Daily Speculations

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The Chairman
Victor Niederhoffer

1/14/05
Guaranteed Losers

1. An article in the year-end 2003 issue of Forbes, “Tech is Back,” said that Milberg Weiss brought an action on behalf of 800,000 doctors against an HMO for inadequate fees and the doctors received $250 each as a settlement and a promise that the HMO would stop the practice, and Milberg received $50 million in fees. One is reminded of the rabbiner in “Fiddler in the Roof” who arbitrated the claims of two competing businessmen and decided they were both so corrupt that the gold should go to the poor at Purim, and then the businessmen said "That's very just, rabbi, but what about your fee?"

2. So many of the investments the public makes are guaranteed to return almost nothing to them. One thinks about money market funds which after taxes and inflation have been yielding a negative return, and Dr. Luskin says the same is true about investment in five-year bonds, and others talk about how certain insurance investments are guaranteed to lose. Larry Williams notes, "beware of any investment ideas from Florida or Southern California (Newport Beach)."

3. I have concluded that there are many investments that you can’t make money on. One of them that I gave up on was the foreign exchange. Somehow it seems to be an accepted fact that banks make about $50 billion to $75 billion a year from foreign exchange. No matter what your position is, I always tell my associates, “Please, you're going to lose. Don't do it.” The thinly traded commodity market is another place where you're guaranteed to lose. "Like some gold firms exploring in Asia, Africa or South America that are listed on a certain Canadian exchange" says Tom Ryan. Also guaranteed to lose, Easan Katir points out, are Time Shares, viatical settlements, wildcat "insider deal" slant drilling, network marketing and diets (guaranteed NOT to lose ... weight, that is)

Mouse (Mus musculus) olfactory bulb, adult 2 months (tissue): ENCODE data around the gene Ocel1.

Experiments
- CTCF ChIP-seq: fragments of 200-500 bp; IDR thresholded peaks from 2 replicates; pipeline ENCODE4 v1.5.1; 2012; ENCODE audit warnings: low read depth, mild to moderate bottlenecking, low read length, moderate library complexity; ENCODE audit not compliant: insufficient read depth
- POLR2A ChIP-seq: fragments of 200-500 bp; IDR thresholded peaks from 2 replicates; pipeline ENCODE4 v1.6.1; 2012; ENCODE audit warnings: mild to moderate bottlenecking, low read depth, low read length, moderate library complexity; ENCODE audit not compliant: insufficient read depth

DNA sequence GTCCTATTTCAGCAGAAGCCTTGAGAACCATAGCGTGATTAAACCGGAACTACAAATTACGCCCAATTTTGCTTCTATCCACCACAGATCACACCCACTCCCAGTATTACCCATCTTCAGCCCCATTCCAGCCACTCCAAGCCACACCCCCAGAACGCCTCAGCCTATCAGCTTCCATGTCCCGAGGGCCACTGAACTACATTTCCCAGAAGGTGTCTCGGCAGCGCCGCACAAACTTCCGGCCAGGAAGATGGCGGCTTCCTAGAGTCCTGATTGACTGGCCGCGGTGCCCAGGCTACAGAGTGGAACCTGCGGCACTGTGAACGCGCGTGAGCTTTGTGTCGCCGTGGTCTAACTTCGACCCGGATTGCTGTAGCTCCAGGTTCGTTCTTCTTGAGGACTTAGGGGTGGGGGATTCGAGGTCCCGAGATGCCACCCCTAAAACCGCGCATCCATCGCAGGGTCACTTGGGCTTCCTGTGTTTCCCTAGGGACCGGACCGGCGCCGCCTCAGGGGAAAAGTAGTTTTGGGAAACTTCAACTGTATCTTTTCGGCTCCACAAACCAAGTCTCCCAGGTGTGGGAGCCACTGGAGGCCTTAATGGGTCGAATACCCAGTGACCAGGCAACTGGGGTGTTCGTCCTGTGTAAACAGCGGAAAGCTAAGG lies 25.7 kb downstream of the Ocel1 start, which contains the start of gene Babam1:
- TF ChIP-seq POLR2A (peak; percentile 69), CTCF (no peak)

4. Over the years, I have often been approached by friends who have guaranteed ways of making money through arbitrage. All I have to do is borrow from one source, get credit from another , invest here at a higher rate, and rake it in at maturity But of course, the rates the banks pay for such activities are about 3 percentage points lower than mine, and they have much (is there any word in the English language for “bigger than a googol?"), bigger capital bases than mine. How in the world can I compete with them? And how long in this competitive society where rates on relatively riskless investment hover at 4% will it be until they relieve me of my chips. The same principle applies to all investments where a competitor has a much lower cost than you. My friend, you're a goner. No. Hoodoo. Go away.

1/14/05
Mr. E adds:

Others have tried the same kind of arbitrage and it has cost them dearly. And in their demise I was happy to take some of their chips. One guy I've dealt with in London had an ego that spelled the word "liquidity" with a Giant G...guaranteed. I taught this imbecile the real meaning of having enough cash to reach settlement. All these great so-called trades have a chaos put. In the aftermath of the 9.6 tsunami there is no danger for any fully-loaded giant tanker hauling oil to Japan from going at full speed through the Straits of Malacca, already the shrimp farms are totally gone so if we have a huge oil spill "what me worry". In the same way, this guy didn't think the reactions to the tsunami that hit arbs, interestingly at the almost same spreads that exits in credit spreads today, would have any impact. We love academics at some Ivy League schools because they impart theories of clean sailing ahead when the bridge that crossed the span has disappeared beneath the water and is invisible to the naked eyes of the liberal academic.

1/14/05
Other Specs' Favorite Guaranteed Losers

From Andrew Moe:

Step into any casino and you get a fast education on how tiny little fees can add up big in a hurry. Rows of one armed bandits proclaim great payouts of 98 and 99%, as though this were a favor to the gambler. The great structures of Sin City weren't built on luck. They were built on fees. Fancy trading platforms offer a multitude of eye catching charts, graphs, studies, layouts, colors and other wizardry. Do the creators use these technical wonders to trade? No, to generate fees.

From Bruno:

1. All the "guaranteed funds" marketed to the public in Europe. These are structured equity funds which promise downside protection, combined with various types of equity performance indexation. When one studies those funds in detail, one finds that they have a 99% chance of returning a money market rate or lower after fees.

2. Clickoptions. These are a mixture of digital and barriers options marketed to unsuspecting German and French customers. You can open an account with 100 euros.

From J.T.

1. Carnival games, e.g. knock down milk jugs, place hoop over Coke bottle, shoot basketball into smaller hoop, and even when you think you win it's a worthless stuffed animal.

2.Donations to TV evangelists.

3.Teaching your wife how to play card games (gin, losing percent vs. mine).

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